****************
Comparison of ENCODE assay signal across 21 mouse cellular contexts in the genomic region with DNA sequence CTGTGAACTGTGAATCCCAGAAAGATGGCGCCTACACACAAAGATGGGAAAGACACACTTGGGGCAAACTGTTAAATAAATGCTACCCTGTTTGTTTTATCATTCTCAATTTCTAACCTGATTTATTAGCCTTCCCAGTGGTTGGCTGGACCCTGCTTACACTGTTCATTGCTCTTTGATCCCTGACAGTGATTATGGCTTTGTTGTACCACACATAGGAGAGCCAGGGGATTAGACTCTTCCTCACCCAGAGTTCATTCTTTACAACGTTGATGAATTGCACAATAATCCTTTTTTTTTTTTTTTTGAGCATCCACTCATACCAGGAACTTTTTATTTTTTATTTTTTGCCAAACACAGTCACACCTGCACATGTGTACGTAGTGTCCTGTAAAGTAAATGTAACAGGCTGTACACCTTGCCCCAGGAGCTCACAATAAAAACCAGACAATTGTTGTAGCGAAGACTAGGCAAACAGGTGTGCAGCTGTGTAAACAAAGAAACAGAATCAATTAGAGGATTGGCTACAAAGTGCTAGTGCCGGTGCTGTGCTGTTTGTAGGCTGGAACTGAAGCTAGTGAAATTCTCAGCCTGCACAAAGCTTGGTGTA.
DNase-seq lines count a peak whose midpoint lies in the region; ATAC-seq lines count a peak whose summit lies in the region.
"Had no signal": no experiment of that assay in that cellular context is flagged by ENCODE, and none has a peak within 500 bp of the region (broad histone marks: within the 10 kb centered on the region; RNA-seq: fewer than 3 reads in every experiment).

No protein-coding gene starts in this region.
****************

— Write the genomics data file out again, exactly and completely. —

Comparison of ENCODE assay signal across 21 mouse cellular contexts in the genomic region with DNA sequence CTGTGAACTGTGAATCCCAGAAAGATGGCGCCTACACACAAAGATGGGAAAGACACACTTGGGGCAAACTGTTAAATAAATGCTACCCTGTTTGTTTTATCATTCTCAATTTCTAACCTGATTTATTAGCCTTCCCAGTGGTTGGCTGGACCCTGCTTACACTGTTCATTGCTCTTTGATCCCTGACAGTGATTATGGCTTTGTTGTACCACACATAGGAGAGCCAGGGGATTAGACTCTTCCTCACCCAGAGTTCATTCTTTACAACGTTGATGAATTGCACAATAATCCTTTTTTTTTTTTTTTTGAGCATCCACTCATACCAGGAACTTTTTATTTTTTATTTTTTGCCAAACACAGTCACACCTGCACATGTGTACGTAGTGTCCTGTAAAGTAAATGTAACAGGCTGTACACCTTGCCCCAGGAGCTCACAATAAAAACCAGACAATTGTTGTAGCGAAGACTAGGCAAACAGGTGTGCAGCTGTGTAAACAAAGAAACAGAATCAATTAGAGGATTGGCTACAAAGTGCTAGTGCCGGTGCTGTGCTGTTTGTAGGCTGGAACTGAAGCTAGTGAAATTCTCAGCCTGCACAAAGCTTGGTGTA.
DNase-seq lines count a peak whose midpoint lies in the region; ATAC-seq lines count a peak whose summit lies in the region.
"Had no signal": no experiment of that assay in that cellular context is flagged by ENCODE, and none has a peak within 500 bp of the region (broad histone marks: within the 10 kb centered on the region; RNA-seq: fewer than 3 reads in every experiment).

No protein-coding gene starts in this region.